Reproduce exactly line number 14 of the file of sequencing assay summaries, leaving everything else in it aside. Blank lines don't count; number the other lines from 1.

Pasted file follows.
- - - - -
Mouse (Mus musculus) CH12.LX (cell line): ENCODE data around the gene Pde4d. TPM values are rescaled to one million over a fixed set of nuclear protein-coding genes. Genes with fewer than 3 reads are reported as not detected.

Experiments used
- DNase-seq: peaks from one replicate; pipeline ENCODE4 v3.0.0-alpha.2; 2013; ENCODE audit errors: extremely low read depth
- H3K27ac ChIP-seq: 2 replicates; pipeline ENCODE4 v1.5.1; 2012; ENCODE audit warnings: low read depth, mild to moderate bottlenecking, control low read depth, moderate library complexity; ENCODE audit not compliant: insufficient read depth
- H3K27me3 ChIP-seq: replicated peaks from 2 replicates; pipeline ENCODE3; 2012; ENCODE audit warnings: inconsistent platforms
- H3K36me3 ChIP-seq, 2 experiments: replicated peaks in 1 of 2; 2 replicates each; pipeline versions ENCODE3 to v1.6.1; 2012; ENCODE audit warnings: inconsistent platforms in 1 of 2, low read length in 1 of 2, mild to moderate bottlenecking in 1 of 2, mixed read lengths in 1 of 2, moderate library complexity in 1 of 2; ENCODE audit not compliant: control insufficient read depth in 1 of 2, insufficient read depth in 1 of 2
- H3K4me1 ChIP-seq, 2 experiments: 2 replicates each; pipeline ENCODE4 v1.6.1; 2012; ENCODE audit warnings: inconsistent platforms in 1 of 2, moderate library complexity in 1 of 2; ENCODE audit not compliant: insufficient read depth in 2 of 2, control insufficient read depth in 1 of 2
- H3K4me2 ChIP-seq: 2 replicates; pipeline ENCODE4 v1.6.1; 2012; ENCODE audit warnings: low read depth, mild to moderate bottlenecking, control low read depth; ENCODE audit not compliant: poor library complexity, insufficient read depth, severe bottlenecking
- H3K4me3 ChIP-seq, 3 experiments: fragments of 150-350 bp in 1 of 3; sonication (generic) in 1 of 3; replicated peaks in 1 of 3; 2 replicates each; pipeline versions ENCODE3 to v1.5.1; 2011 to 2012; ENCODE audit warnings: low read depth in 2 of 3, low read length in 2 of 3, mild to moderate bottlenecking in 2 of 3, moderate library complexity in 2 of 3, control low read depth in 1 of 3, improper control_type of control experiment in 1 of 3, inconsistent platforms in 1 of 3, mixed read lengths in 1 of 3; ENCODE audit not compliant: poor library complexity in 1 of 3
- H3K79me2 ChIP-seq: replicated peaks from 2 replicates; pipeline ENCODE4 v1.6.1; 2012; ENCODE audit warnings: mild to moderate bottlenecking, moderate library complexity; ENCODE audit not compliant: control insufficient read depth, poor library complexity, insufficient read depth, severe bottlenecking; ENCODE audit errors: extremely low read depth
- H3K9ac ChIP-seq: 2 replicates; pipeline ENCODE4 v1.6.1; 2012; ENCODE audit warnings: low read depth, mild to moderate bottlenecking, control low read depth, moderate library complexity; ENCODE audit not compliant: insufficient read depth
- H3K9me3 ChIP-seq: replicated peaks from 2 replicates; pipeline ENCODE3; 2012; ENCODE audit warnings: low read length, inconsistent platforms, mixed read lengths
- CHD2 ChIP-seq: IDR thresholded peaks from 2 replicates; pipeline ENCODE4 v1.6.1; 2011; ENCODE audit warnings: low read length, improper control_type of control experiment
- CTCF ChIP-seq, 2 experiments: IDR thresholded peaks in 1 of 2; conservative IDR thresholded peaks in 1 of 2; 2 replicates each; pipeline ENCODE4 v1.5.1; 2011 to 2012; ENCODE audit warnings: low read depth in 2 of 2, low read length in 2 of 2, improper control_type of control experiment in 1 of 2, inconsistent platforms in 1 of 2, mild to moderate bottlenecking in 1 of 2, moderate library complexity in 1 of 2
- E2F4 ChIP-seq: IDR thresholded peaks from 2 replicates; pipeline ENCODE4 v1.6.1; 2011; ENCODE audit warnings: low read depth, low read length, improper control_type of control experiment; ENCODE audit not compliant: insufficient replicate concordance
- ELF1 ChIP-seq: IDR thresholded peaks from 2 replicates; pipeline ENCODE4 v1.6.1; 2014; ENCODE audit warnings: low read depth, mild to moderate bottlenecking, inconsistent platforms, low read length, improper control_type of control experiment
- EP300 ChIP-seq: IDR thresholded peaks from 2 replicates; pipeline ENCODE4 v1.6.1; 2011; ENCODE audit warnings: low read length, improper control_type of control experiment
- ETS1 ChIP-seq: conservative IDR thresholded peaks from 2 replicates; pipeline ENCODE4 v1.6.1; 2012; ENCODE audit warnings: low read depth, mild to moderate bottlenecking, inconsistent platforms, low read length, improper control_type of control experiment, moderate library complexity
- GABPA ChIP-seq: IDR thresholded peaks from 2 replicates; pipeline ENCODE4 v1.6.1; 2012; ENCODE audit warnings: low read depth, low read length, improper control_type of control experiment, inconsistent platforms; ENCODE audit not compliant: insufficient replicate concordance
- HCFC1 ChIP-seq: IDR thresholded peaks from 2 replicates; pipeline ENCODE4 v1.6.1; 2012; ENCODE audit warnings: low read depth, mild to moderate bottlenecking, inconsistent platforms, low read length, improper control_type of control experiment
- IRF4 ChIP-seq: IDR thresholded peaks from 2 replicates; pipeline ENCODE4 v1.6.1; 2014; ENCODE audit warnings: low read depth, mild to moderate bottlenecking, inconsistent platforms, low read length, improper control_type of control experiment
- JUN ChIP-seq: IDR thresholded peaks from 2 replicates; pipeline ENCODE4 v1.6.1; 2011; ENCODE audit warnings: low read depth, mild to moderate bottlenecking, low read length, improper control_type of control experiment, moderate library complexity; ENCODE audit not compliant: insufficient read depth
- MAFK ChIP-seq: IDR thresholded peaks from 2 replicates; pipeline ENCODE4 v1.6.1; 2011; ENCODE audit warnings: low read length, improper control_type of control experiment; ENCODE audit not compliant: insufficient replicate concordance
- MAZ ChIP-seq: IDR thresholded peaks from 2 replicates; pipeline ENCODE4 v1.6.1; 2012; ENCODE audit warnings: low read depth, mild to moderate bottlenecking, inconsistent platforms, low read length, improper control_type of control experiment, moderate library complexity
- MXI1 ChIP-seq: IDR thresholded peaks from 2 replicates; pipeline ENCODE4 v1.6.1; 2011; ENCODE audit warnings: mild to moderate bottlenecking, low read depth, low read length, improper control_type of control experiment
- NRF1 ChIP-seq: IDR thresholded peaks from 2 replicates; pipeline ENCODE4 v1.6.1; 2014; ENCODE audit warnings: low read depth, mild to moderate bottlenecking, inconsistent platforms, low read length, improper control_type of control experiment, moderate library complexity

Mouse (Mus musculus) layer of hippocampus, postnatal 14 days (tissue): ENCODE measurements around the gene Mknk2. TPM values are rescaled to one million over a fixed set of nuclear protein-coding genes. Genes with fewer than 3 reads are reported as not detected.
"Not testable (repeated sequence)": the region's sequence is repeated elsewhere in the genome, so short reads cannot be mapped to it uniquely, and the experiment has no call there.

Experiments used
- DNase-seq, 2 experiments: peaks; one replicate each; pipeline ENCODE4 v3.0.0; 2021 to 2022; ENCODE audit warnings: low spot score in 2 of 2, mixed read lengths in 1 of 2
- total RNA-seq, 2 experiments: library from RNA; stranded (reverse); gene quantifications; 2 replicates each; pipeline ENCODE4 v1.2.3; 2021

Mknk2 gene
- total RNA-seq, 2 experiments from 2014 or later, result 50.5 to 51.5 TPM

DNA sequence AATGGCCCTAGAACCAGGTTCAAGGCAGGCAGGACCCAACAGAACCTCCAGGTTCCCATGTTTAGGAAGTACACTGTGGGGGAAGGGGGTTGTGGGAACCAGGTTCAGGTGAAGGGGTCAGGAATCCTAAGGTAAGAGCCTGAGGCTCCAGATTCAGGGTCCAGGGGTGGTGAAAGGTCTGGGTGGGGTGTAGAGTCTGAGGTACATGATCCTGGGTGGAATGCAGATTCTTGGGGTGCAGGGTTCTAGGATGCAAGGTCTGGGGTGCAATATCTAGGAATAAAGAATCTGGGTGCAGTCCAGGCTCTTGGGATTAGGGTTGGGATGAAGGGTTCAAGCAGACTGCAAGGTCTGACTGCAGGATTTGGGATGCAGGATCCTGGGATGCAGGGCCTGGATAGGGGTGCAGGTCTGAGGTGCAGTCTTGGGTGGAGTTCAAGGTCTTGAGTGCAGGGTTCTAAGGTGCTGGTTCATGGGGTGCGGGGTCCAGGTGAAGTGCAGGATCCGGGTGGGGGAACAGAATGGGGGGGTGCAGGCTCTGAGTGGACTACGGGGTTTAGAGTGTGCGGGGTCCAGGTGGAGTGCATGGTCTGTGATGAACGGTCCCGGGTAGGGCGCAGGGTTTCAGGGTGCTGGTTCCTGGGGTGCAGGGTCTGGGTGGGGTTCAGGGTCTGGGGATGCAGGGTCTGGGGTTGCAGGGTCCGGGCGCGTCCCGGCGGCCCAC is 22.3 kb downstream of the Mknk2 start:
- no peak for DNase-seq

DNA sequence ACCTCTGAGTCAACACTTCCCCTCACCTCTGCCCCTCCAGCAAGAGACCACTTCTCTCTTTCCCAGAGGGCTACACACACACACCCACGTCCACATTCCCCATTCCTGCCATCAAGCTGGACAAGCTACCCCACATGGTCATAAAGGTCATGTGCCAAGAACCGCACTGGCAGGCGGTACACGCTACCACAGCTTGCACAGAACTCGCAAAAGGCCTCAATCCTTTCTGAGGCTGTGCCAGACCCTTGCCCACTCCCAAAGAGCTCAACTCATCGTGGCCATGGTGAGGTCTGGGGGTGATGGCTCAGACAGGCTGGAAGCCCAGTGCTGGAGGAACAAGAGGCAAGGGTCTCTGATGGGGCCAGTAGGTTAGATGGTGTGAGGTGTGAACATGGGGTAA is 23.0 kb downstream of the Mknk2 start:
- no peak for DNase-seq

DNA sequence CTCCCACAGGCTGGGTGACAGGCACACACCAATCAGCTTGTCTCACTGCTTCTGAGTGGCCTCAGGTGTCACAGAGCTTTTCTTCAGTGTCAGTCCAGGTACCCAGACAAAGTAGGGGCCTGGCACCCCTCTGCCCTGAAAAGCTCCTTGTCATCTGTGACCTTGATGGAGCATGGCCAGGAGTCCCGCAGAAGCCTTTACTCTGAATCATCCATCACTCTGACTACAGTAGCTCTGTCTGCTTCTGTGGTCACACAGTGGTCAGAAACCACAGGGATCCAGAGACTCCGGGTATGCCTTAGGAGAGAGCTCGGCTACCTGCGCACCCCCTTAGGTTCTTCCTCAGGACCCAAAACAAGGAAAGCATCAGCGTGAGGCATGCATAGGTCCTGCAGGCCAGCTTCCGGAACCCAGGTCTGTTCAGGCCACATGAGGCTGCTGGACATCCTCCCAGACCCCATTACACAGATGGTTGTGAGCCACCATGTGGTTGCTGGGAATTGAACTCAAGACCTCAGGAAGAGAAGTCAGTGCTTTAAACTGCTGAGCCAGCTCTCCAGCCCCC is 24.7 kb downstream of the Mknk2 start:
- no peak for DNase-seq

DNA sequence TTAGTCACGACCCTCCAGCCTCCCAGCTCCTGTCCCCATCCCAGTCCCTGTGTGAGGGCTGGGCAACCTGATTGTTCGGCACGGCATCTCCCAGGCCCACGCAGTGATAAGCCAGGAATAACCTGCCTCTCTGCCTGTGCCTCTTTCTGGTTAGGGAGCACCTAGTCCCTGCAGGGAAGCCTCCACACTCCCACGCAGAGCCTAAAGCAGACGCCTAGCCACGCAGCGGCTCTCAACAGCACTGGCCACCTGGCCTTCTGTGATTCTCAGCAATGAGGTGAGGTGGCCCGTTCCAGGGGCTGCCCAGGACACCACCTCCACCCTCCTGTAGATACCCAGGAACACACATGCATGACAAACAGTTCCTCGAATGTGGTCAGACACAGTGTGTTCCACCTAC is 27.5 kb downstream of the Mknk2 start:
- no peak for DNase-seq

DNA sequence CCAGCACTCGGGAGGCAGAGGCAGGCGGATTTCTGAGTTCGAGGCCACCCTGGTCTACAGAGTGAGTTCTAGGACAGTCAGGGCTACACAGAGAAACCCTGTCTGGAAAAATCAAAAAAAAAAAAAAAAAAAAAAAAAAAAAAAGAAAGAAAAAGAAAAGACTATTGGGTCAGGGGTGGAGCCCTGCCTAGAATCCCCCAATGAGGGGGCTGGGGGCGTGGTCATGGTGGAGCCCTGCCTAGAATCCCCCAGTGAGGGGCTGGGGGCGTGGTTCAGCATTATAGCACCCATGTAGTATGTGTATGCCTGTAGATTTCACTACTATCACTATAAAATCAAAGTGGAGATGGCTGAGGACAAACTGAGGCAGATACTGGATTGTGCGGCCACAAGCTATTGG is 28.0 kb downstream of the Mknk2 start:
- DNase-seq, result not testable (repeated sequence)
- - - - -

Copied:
- CTCF ChIP-seq, 2 experiments: IDR thresholded peaks in 1 of 2; conservative IDR thresholded peaks in 1 of 2; 2 replicates each; pipeline ENCODE4 v1.5.1; 2011 to 2012; ENCODE audit warnings: low read depth in 2 of 2, low read length in 2 of 2, improper control_type of control experiment in 1 of 2, inconsistent platforms in 1 of 2, mild to moderate bottlenecking in 1 of 2, moderate library complexity in 1 of 2